Belinda Bencic is proving that prodigies can have second acts

Belinda Bencic is proving that prodigies can have second acts

The 22-year-old Swiss reached her first career Grand Slam semifinal at the US Open with a 7-6 (5), 6-3 win over Donna Vekic.

NEW YORK—Belinda Bencic was in a rage. She had just dropped her serve for the first time against Donna Vekic, at an inopportune moment: 4-4 in the first set. Bencic had hit a forehand wide, a backhand into the net, and a backhand long. She spiked her racquet on the court and spent the subsequent changeover ranting at her father and coach, Ivan.

Bencic has let her temper get the better of her before, including at this year’s Wimbledon, where she went over the emotional edge in a three-set loss to Alison Riske. This time, though, something different happened; the venting helped. She came back out and played two of her best games of the match, breaking Vekic and holding easily for 6-5 with a series of deep returns and backhands that rushed Vekic. Bencic would hold on to her good form the rest of the way. Her 7-6 (5), 6-3 win catapulted her to her first Grand Slam semifinal.

“I think sometimes I need to get frustrated,” Bencic said today. “I feel like I let it out. I feel a little bit better after. I start to play better, I’m more pumped. Sometimes this happens with me.”


Photos from Anita Aguilar

For anyone who has followed Bencic’s career since her early teens, it can be hard to believe that she hasn’t been this far at a major before. She began as a can’t-miss protégé of Martina Hingis’ mother, Melanie Molitor, and in 2013 she won 39 straight matches as a junior. She beat Serena Williams on her way to the Toronto title in 2015 and rose to a career-high No. 7 in the world in 2016. Bencic was touted as the next Hingis, and not without reason.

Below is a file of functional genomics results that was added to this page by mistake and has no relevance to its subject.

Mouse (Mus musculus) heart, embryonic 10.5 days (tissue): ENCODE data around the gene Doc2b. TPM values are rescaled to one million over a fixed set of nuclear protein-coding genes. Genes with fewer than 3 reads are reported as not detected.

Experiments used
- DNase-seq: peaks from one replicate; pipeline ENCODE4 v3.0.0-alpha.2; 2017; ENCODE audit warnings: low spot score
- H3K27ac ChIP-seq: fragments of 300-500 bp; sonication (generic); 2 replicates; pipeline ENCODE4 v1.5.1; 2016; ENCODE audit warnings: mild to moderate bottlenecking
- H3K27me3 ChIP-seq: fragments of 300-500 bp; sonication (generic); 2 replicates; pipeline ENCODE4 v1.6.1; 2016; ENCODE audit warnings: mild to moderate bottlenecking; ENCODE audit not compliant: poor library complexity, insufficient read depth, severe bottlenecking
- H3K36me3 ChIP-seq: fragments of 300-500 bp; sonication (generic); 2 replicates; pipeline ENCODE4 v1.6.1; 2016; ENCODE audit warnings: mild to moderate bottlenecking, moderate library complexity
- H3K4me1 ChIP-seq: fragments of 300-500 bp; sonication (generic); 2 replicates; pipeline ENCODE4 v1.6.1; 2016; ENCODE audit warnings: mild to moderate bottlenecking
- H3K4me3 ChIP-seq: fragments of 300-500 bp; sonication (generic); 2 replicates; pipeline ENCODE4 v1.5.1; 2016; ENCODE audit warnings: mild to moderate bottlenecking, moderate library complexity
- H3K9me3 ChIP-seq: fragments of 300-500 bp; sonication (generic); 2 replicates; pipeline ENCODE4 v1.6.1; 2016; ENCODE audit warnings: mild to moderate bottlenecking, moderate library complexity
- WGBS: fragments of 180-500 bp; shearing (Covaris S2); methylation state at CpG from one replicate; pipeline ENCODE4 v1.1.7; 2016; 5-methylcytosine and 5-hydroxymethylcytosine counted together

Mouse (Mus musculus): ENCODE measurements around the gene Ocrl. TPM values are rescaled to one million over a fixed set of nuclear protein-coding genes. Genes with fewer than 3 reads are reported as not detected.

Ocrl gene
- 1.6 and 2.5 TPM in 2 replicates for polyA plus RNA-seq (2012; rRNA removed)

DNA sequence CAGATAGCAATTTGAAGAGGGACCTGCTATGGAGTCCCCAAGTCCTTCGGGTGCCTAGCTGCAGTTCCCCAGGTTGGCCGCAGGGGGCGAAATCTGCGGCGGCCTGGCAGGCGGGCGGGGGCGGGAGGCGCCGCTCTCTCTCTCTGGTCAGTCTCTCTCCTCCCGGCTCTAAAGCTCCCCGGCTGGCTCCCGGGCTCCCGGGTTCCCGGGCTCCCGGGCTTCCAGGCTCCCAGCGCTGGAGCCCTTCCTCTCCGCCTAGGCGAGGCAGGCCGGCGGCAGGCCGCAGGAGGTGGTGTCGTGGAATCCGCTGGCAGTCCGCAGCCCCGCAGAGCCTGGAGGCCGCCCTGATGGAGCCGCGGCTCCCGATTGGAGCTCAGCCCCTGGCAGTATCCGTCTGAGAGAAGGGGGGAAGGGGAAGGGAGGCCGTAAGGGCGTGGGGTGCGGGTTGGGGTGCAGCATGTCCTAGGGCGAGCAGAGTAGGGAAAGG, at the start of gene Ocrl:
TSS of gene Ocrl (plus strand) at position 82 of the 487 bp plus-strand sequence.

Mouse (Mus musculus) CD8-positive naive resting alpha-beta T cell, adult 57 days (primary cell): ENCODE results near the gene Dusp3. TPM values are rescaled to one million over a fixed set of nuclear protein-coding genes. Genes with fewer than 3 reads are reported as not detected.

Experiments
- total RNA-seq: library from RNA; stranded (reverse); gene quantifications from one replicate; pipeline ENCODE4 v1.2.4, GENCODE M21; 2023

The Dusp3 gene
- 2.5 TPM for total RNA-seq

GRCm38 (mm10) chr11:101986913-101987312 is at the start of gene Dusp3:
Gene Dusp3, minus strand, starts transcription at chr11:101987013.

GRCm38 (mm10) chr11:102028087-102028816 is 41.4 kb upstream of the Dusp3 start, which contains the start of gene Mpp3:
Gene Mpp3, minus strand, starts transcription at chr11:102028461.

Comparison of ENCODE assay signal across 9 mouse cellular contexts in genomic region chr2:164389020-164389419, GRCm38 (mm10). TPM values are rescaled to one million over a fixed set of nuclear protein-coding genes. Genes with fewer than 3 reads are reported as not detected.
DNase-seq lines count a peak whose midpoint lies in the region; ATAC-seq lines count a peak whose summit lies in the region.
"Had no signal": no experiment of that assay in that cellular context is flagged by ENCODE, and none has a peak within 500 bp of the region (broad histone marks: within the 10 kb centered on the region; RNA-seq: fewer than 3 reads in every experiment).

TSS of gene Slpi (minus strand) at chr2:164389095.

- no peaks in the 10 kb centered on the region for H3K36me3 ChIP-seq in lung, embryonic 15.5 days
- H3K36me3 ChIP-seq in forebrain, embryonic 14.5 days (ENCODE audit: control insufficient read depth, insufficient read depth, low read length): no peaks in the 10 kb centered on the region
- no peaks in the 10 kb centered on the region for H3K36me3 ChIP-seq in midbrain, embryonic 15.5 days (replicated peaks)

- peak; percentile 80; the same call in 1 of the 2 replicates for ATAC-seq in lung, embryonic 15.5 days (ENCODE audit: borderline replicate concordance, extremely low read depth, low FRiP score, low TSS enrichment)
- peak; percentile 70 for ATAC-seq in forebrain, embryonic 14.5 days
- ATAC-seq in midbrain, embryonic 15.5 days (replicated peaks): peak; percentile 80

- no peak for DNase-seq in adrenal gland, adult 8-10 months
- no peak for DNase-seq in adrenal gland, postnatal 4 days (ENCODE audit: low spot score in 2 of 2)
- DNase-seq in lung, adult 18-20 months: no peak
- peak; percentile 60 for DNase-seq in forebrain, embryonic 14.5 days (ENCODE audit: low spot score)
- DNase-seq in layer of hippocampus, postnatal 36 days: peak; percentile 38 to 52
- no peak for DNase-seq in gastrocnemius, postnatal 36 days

Like Hingis, Bencic has a knack for taking the ball early and, with exquisite timing, redirecting it at will. She doesn’t need to pulverize the ball to rob her opponents of time. If Hingis could reach No. 1 with that style, why couldn’t Bencic?

The reason, it seemed, was injuries. Bencic has been plagued by them; just when she recovered from a back injury, a wrist injury came along to sideline her again. Even when she returned to the tour and played ITF and Challenger events in 2018, her progress was slow. At the start of 2019, she was still ranked No. 54. She had to watch as a younger player who had never been as highly praised as a junior, Naomi Osaka, won two major titles and became No. 1. Had Bencic’s moment passed?

She says she never stopped believing in her talent, and in the evidence of her early results.

“It’s there like a dream always,” Bencic said when she was asked how she “sustained herself” through the tough days. “Even when you are playing bad, you want to come back to this feeling. You want to eventually get the big wins and have these nice feelings.

“I think that’s motivation enough to keep going.”

And then, suddenly, the dream came true again. Once upon a time, Bencic had announced her potential to the world by tearing through half a dozen Top 25 players to winning the Rogers Cup. She did something similar in Dubai in February. There, in a one-week swoop, she beat Aryna Sabalenka, Simona Halep, Elina Svitolina and Petra Kvitova, all in three-set matches. Bencic was back in the Top 15, and now she’s in the US Open semifinals. Along the way, she has also beaten Osaka three times.

Watching her beat Vekic today, I had the same feeling about Bencic’s game that I did in her early heyday. She moves forward so relentlessly that she doesn’t have time to bother with conventional footwork, especially on her backhand side. Instead of turning her body and stepping forward with her front foot, she’ll face the net and step in with what would normally be her back foot.

When this technique works, it can look like the future of tennis, one where everyone runs through their shots and still hits clean winners. For all of her power, Osaka had no answer for Bencic’s redirections in the fourth round. But when Bencic’s style doesn’t work, which it didn’t at times against Vekic today, I start to think it’s too strange and risky, and wonder how she wins with it. Bencic’s game may not be the future, but when it’s clicking, and she’s taking everything early and pushing the rallies, it is one of the most effective, and most fun, games of the present.

“I was dreaming, of course, about this day coming, but you never know what’s going to happen,” Bencic said. “You’re not thinking about it. You’re just right in the moment. It’s not like I never imagined I could do this.”

Bencic’s rise this season is proof that talent doesn’t lie, and that prodigies can have second acts. At 22, hers could last for a long time.


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